What they discovered later, though, revealed a silver lining in the disappointing expedition. A structural flaw that the team had overlooked during assembly would have resulted almost certainly in a catastrophic failure that would have destroyed the rocket if they had actually launched that afternoon. It would have spelled the end of their efforts, for they most likely would not have had time to build a new rocket in the time window that remained to report test launch results to NASA.

But, with their rocket still in good shape, they trekked once again to Gunter the following week, and things went very differently. That was followed by another test in late March.

They were building momentum, and they were nearing the conclusion of their journey.

The Final Mile

“Heads up!” A triple blast from the air horn…

The nosecone of the Flying Lions’ rocket was hurtling unceremoniously toward the rich earth of Bragg Farms. Nestled within it were the drone and the fragile cargo components. It was not definitively clear what caused the nosecone to separate prematurely, but when it did, it set off a chain reaction of issues that included problems with the drone.

“We had done some ejection charge testing with the drone, but we hadn’t really tested the flight process or landing it,” Alex Macias explained. In light of that, NASA had asked them not to deploy the drone to fly to a designated landing zone, but rather to simply have it return via parachute alongside the fragile payload. When the nosecone separated early, it damaged the parachute mechanism for the drone, and the drone did not eject from the cone.

The nosecone rotated and tumbled end over end as it descended.

Suddenly, a burst of color emerged from the tube, and the nosecone’s parachute unfurled and filled with air—then almost immediately ripped away as the damaged connectors were overwhelmed by the speed of the descent.

Group shot of

Members of the MHS Flying Lions team with the rocket they launched at the 2017 NASA Student Launch Initiative. Pictured here are (l-r) Eric Beights, Shuva Gautam, Kathryn Lehocky, Jason Beights and Alex Macias. (Not pictured are team members Alex Lehocky, Kyle Myscich and Mitchell Palmer.)

NASA officials realized that the falling piece was clear of the flight line and away from the crowd and that nobody was in danger. The blaring air horn finally went silent, and the crowd watched quietly as the nosecone arrived with a dismal thump. In its wake, the remaining rocket sections descended gracefully over the launch area beneath the canopy of their own successfully deployed parachutes.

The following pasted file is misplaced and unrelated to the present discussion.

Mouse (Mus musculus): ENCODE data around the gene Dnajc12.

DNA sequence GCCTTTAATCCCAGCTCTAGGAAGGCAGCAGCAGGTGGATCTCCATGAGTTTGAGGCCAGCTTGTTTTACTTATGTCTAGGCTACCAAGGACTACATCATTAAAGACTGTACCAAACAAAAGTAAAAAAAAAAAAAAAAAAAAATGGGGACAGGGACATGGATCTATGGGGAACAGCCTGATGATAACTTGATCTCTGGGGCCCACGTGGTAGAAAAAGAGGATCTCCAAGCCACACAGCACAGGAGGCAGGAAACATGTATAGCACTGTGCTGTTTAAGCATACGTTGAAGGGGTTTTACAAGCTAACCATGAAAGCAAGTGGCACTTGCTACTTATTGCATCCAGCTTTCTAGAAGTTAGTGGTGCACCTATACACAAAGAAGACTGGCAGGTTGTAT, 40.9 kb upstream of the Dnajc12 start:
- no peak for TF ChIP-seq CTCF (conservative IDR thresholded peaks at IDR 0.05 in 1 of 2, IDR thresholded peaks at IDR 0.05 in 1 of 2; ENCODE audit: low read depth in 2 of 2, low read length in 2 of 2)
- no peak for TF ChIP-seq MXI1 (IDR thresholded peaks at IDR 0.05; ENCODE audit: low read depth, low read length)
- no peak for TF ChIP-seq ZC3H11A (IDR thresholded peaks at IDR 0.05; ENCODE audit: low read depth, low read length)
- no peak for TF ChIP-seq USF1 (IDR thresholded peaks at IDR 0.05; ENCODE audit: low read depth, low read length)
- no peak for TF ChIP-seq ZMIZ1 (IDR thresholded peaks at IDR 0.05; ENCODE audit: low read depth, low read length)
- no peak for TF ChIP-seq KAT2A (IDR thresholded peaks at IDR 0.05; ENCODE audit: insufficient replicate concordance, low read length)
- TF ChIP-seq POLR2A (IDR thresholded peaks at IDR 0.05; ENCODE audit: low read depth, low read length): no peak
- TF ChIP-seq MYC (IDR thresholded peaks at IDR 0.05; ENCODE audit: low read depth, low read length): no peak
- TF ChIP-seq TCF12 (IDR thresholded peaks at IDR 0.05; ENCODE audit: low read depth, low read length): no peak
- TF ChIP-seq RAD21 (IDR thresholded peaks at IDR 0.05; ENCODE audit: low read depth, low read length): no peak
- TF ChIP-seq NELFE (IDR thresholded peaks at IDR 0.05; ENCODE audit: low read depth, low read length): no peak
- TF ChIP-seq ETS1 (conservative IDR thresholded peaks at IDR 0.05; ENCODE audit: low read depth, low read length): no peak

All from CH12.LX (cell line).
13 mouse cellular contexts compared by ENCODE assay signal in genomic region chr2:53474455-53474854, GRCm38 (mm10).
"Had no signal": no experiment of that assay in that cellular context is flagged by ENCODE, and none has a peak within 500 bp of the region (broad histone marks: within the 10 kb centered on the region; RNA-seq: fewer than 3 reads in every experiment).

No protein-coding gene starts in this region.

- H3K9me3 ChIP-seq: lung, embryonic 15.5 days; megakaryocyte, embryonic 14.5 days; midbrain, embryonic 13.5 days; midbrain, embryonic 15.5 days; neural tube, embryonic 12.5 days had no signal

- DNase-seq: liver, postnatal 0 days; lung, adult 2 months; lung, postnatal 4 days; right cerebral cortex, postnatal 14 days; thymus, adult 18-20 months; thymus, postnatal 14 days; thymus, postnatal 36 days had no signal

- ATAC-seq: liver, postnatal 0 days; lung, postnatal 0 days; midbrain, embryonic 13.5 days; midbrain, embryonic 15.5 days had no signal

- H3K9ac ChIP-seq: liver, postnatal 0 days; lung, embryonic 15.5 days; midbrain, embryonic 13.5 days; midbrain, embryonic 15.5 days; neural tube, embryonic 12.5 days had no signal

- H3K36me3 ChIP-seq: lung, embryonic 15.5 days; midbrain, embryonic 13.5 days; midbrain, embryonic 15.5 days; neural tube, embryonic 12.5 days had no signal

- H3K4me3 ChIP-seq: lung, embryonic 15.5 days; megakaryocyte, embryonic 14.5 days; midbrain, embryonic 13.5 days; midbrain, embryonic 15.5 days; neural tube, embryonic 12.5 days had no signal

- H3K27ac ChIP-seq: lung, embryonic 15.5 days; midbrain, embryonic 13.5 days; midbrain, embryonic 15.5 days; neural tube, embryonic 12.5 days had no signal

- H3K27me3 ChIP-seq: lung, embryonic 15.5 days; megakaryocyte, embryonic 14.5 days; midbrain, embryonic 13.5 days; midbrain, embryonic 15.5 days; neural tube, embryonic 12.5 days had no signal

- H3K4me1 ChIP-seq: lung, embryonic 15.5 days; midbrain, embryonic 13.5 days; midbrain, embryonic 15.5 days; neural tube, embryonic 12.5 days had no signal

As dramatically as it all unfolded and as catastrophic as it all seemed in the moment, the effort was far from a defeat. The basic requirement for high school teams was to design and build a rocket that could achieve an altitude of at least one mile.

The Flying Lions did that.

The voluntary, university-level challenges they undertook showed great engineering promise. The protective capsule which contained the fragile payload—five clay disks—crashed down with the nosecone. Only one disk was damaged.

They designed and built a functional drone.

And, this team of high school kids earned the respect of a lot of engineering students.

“During the rocket fair, university students were coming up to us, and we would talk about our project, and they’d look down at our name tags, and it would say ‘High School,’ and they were like, ‘Oooh,’” laughed Alex Macias. “It was a cool experience to be recognized by university kids because they were impressed by our rocket. We’re pretty proud.”

They should be.

They also won the NASA SLI Rocket Fair Display Award (Middle/High School Division), which, as the name implies, was presented to the middle or high school team with the best display at the Student Launch Rocket Fair.

Beyond all of that, this team of Flying Lions bested nearly 80 of the best middle and high school rocketry teams in the country to earn their spot on the NASA SLI launch pad.

“Most of these kids…when they work on teams at school, they are the team lead,” Gupton said. “They are that type of kid, and they can usually complete a project by themselves. But, doing a project like this, they realized, ‘This is bigger than me.’ And, it would not be possible for an individual to be able to do it. I think it was an eye opening experience where they’ve had to work as a team because it wasn’t possible to do it on your own.”

And, that’s really a good thing. Because, when kids like that circle up, learn from each other and refuse to give up…

They can really soar.